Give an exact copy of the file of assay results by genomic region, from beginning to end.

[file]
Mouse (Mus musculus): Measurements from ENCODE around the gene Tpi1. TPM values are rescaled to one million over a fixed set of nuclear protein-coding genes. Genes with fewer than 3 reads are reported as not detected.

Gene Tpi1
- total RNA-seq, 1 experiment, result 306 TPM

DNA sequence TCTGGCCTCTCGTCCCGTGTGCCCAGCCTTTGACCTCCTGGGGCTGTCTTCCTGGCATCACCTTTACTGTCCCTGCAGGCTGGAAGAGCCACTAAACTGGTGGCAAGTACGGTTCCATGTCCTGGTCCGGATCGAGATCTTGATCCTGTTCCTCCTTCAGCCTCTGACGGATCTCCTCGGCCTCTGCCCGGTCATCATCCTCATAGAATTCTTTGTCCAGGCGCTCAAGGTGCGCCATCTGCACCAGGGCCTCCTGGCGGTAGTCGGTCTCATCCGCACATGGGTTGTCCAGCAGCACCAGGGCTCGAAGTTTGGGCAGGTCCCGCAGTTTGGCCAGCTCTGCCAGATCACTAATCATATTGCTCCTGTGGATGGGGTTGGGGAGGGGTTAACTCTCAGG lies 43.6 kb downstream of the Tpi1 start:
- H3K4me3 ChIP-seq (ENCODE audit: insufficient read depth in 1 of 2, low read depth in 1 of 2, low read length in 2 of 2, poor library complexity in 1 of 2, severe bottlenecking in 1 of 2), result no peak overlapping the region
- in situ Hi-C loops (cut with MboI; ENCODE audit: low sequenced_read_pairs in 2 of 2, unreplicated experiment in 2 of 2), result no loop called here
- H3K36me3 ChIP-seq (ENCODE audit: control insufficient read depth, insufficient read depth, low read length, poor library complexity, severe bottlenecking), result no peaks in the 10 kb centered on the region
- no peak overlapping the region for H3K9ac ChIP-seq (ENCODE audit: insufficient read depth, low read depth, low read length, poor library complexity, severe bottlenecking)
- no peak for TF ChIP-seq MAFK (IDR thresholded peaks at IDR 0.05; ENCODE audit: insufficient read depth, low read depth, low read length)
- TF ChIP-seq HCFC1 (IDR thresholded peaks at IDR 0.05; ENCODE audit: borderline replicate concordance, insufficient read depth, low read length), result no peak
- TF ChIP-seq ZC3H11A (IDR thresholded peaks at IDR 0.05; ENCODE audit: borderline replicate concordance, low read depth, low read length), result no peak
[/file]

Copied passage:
Mouse (Mus musculus): Measurements from ENCODE around the gene Tpi1. TPM values are rescaled to one million over a fixed set of nuclear protein-coding genes. Genes with fewer than 3 reads are reported as not detected.

Gene Tpi1
- total RNA-seq, 1 experiment, result 306 TPM

DNA sequence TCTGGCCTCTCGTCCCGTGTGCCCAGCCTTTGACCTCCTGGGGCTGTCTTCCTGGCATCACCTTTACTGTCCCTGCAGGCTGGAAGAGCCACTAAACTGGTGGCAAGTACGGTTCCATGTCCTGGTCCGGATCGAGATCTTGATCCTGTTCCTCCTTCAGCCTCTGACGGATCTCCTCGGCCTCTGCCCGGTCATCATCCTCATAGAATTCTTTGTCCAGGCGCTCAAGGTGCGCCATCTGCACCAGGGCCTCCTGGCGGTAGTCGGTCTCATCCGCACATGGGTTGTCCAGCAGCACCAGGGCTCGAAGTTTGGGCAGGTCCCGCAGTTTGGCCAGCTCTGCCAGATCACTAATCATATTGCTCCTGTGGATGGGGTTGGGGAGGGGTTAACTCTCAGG lies 43.6 kb downstream of the Tpi1 start:
- H3K4me3 ChIP-seq (ENCODE audit: insufficient read depth in 1 of 2, low read depth in 1 of 2, low read length in 2 of 2, poor library complexity in 1 of 2, severe bottlenecking in 1 of 2), result no peak overlapping the region
- in situ Hi-C loops (cut with MboI; ENCODE audit: low sequenced_read_pairs in 2 of 2, unreplicated experiment in 2 of 2), result no loop called here
- H3K36me3 ChIP-seq (ENCODE audit: control insufficient read depth, insufficient read depth, low read length, poor library complexity, severe bottlenecking), result no peaks in the 10 kb centered on the region
- no peak overlapping the region for H3K9ac ChIP-seq (ENCODE audit: insufficient read depth, low read depth, low read length, poor library complexity, severe bottlenecking)
- no peak for TF ChIP-seq MAFK (IDR thresholded peaks at IDR 0.05; ENCODE audit: insufficient read depth, low read depth, low read length)
- TF ChIP-seq HCFC1 (IDR thresholded peaks at IDR 0.05; ENCODE audit: borderline replicate concordance, insufficient read depth, low read length), result no peak
- TF ChIP-seq ZC3H11A (IDR thresholded peaks at IDR 0.05; ENCODE audit: borderline replicate concordance, low read depth, low read length), result no peak